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Integrating microdosing of fertilizers with biological control agents for maize production in the Eastern Cape, South Africa.

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Maize is an important staple crop in South Africa, and is also used for animal feed. In the Eastern Cape Province in South Africa a larger percentage of the farmers are small scale farmers and lack financial resources to apply the recommended levels of fertilizer inputs for optimal production. The currently promoted system of maize production in the Eastern Cape was designed specifically for commercial production, e.g., it is based on the use of agrochemicals to control plant diseases and pests, combined with the use of synthetic fertilizers to provide nutrients, and the application of large quantities of lime to solve soil acidity issues. The currently available mechanical equipment used to fertilize maize are only for row fertilization, whereas in between rows there may be losses of fertilizer due to the distance to the roots. Small scale farmers of this region do not apply lime. Consequently, maize yields are very low for small scale farmers in the Eastern Cape Province, relative to commercial farmers. Both biotic and abiotic factors combine to reduce maize yields. These include root diseases caused by Rhizoctonia solani Kühn and other root pathogens and poor soils (highly acidic soils with low nutrient content, especially of P and Mo). Given that the farmers do not treat the seed, lime the soil, and apply little or no fertilization, yields are consistently low. One goal of this study was to control root rot on maize caused by R. solani using a biocontrol agent, and a potassium silicate fertilizer as a priming agent of plant disease resistance. A commercial biocontrol agent, Eco-T® (a.i. Trichoderma harzianum Strain kd), is known to control most pathogenic root fungi, including R. solani. This treatment was evaluated alone and in combination with potassium silicate (KSil) in field trials over two seasons. Two KSil formulations were tested, namely a liquid and a slow release formulation. All treatments significantly reduced damage by R. solani, with T. harzianum plus the liquid formulation of KSil resulting in the highest level of control in Season 1, and T. harzianum alone providing the highest level of disease control in Season 2 (p = 0.018). There was no significant difference in the levels of control provided by T. harzianum and KSil applications when they were applied individually. All treatments significantly increased the maize yield relative to inoculated control. The treatment that gave the highest percentage difference relative to the inoculated control was KSil liquid formulation combination with T. harzianum, the combinations gave a significant 45% increased yield over the inoculated control. This means that this combination is an option for the farmers. Small scale farmers in the Eastern Cape produce maize in poor soils that have low pH levels, very high levels of acid saturation and low nutrient levels, especially of P. The second part of this study was to investigate achievable approaches to liming and fertilization for small scale farmers in the Eastern Cape. These included fertilization and liming by micro-dosing of 2:3:2 (34) fertilizer, superphosphate fertilizer and dolomitic lime using a cap of a soda bottle to measure out approximately 5g to each maize plant, applied directly into the planting hole. In order to fix atmospheric nitrogen and to solubilize phosphates in these acidic soils, a nitrogen-fixing isolate of B. megaterium was drenched into the planting holes. Micro-dosing of 2:3:2 (34) fertilizer increased maize yields by 64.6% and 13.6%, over the two seasons of the study. Micro-dosing with superphosphate fertilizer also significantly increased the maize yield (P = 0.001) by 50.5% and 37.4%. The combination of B. megaterium and 2:3:2 (34) fertilizer significantly increased the maize yield (P = 0.001) by 54.7% and 48.1% in season 1 and 2, respectively. The combination of B. megaterium, 2:3:2 (34) fertilizer and lime significantly (P = 0.018) increased maize yield, maize plant height, and stem diameter in both seasons. The increases in both seasons were consistent as a result of this combination compared to the 2:3:2 (34) fertilizer and lime combination. Whenever B. megaterium was included in the treatment combination, yields were increased, although not significantly. It was therefore concluded that micro-dosing of fertilizers can have a significant role in improving the yields for small scale farmers that cannot afford to apply the recommended levels of fertilizer or lime. It was also concluded that the use of B. megaterium is beneficial when combined with NPK and P fertilizers. Field experiments over three seasons were designed to evaluate the integration of the treatments applied in the field experiments mentioned above. The study was conducted in a field with a pH of 4.0 and an acid saturation of 54%. The methods included micro-dosing and spot application of fertilizers and lime. A strain of B. megaterium was used as a nitrogen fixer and phosphate solubilizer. For maize root disease control, the methods employed included the use of a biological control agent, T. harzianum and potassium silicate as a plant defense activator. The aim of the study was to reduce input costs whilst still providing adequate fertilization and root disease management. R. solani significantly reduced maize yields, by up to 34%, but treatment of maize seed with T. harzianum, or B. megaterium reduced losses over the three seasons from 34% to 16% and to 10%, respectively. In Season 1, the integration of all treatments (T. harzianum, B. megaterium and potassium silicate) increased maize yields by 130% relative to the R. solani inoculated control. The plots with the highest yields in the presence of R. solani were treated with T. harzianum (216%), followed by T. harzianum plus potassium silicate (214%), and lastly plots treated with T. harzianum plus B. megaterium (178%). A similar trend was observed over the three seasons. A cost benefit analysis of the integrated management of maize grown under acidic conditions and also in the presence of R. solani was undertaken after the three seasons of field experiments. The first experiment evaluated the control of R. solani using the T. harzianum, priming of plant resistance using potassium silicate, as well as the combination of T. harzianum and potassium silicate. The second experiment evaluated micro-dosing of 2:3:2 (34) fertilizer and lime, and the use of B. megaterium as a nitrogen fixer and phosphate solubilizer. The third experiment evaluated the integration of micro-dosing of 2:3:2 (34) fertilizer, superphosphate, lime and B. megaterium. The current retail prices were used. It was observed that the combination of T. harzianum and the potassium silicate liquid formulation consistently gave the highest returns on investment in controlling R. solani over the three seasons. Full fertilization consistently provided a negative return, with a mean loss of R3, 363 over three seasons, relative to the Untreated Control, which was not fertilized. Micro-dosing with lime plus 2:3:2 fertilizer gave the highest net return on investment. This was significantly different (p = 0.001) to both the Untreated Control and the Full Fertilization in Season 1. However in Season 2, the combination of B. megaterium plus 2:3:2 (34) fertilizer micro-dosed resulted in the highest net return that differed significantly from both the Untreated Control and the Full Fertilization. In the integration experiment all treatments in Season 1 gave a significantly higher yields and increased net returns on investment, relative to the R. solani inoculated control, with the lowest giving a 39% net return and the highest giving a 65% net return. In Season 2 none of the treatments resulted in significantly higher yields. In Season 3 a repeat of Season 1 results was seen where all treatments resulted in a significantly higher yields and net returns relative to the R. solani inoculated control, with the exception of B. megaterium in the presence of the pathogen. Two treatments, namely T. harzianum only and T. harzianum plus B. megaterium were consistently among the top three treatments that significantly controlled R. solani. The combination that gave consistently higher return on investment in the control of R. solani and also in the provision of nutrients was the T. harzianum plus B. megaterium plus micro-dosed 2:3:2 (34) and lime. It was therefore concluded that a cost effective method of fertilization and liming that will suit the Eastern Cape small scale farmers is micro-dosing rather than conventional method. Moreover incorporating B. megaterium improved yield consistently at little cost. For the concurrent control of root pathogens such as R. solani, it is recommended that the small scale farmers use T. harzianum, and possibly potassium silicate.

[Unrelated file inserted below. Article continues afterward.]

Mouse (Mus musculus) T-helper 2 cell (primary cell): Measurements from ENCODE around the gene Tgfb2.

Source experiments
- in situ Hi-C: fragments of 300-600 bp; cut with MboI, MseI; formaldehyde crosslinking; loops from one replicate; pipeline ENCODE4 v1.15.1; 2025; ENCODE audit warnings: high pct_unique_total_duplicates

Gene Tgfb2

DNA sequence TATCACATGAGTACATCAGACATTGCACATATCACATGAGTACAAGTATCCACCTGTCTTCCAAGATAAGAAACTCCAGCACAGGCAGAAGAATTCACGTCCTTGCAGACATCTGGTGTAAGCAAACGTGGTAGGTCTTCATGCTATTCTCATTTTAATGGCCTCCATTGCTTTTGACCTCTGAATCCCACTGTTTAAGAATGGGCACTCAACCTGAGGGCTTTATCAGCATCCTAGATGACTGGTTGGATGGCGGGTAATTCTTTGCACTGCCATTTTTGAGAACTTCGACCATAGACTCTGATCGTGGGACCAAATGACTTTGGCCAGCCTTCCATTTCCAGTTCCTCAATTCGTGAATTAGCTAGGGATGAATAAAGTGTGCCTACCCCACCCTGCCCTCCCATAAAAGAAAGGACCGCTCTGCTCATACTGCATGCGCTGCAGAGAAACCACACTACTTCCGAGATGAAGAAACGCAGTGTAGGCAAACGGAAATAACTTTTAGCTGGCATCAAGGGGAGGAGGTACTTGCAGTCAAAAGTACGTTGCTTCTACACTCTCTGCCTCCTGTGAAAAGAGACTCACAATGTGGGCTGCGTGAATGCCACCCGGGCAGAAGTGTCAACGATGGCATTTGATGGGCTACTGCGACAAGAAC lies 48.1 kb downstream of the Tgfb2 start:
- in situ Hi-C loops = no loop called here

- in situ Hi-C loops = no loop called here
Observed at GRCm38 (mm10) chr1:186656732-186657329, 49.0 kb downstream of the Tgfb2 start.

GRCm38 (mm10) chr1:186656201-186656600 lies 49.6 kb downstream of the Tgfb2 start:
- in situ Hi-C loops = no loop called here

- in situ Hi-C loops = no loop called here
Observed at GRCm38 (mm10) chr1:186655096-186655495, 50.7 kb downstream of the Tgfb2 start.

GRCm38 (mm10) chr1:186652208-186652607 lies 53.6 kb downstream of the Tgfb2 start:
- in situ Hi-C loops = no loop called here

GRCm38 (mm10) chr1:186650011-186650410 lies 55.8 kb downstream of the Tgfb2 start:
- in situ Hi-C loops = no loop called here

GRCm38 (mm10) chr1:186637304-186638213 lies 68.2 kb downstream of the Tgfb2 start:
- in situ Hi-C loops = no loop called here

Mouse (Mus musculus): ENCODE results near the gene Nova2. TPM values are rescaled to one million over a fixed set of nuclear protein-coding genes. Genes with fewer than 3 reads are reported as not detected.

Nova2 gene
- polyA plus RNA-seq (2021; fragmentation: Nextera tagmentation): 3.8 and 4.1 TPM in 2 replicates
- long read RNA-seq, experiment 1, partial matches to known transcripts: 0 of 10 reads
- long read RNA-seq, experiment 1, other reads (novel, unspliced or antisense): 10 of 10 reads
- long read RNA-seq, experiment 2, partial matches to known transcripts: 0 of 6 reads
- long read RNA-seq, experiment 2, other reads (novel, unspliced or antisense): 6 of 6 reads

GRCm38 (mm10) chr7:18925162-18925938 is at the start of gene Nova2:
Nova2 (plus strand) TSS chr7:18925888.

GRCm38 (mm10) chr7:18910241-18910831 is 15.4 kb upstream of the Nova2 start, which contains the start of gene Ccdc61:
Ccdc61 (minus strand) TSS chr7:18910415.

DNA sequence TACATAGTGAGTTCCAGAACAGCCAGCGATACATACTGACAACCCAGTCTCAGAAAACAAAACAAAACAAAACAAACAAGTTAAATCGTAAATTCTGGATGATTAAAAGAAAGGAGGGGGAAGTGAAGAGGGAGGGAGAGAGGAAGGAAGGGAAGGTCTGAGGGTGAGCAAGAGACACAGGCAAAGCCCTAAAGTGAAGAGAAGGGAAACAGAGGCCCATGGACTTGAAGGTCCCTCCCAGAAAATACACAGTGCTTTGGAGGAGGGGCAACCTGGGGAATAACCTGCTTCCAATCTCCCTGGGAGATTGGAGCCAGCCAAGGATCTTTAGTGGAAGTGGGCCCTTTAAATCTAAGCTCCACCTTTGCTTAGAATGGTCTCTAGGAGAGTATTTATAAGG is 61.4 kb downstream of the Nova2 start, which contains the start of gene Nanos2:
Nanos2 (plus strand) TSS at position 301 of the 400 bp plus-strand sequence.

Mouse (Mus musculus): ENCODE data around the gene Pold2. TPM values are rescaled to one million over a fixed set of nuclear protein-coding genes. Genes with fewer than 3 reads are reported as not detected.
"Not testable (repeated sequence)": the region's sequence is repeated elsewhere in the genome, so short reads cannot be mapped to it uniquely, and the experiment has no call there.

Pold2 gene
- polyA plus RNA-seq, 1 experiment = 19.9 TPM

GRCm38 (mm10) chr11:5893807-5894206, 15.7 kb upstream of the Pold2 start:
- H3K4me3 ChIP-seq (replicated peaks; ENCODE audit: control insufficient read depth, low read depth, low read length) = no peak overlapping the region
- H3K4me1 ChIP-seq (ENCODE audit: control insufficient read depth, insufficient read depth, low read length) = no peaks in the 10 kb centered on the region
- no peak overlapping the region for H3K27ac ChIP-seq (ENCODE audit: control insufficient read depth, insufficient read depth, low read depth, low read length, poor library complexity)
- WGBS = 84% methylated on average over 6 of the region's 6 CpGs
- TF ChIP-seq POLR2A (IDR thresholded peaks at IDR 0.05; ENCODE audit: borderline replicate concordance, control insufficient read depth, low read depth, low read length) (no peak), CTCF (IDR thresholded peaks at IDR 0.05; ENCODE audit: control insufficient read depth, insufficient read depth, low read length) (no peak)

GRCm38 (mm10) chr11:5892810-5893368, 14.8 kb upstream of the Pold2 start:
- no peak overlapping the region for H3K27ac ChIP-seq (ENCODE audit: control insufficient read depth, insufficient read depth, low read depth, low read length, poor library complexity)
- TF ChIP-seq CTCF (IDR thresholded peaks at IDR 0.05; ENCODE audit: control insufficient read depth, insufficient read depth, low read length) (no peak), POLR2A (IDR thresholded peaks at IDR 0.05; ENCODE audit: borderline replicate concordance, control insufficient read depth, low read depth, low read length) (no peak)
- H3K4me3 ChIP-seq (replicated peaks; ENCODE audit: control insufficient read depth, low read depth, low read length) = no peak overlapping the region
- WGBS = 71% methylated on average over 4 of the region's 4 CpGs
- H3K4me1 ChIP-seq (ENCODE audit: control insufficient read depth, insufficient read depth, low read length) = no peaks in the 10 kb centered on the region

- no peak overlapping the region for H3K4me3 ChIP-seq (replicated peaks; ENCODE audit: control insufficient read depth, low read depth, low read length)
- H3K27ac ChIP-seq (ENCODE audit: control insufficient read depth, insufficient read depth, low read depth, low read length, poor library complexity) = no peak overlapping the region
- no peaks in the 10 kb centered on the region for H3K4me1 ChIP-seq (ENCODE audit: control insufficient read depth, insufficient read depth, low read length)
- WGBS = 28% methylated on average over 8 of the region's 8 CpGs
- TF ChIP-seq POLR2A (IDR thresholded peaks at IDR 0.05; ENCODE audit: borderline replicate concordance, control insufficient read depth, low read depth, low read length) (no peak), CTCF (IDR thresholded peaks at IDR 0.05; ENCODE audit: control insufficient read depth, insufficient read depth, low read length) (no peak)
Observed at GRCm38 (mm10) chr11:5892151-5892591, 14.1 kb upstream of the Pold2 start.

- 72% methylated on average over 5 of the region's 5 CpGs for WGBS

Doctor of Philosophy in Plant Pathology. University of KwaZulu-Natal, Pietermaritzburg 2015.


Corn -- Biological control -- South Africa -- Eastern Cape., Corn -- Fertilizers -- South Africa -- Eastern Cape., Nitrogen-fixing algae as fertilizer -- South Africa -- Eastern Cape., Theses -- Plant pathology.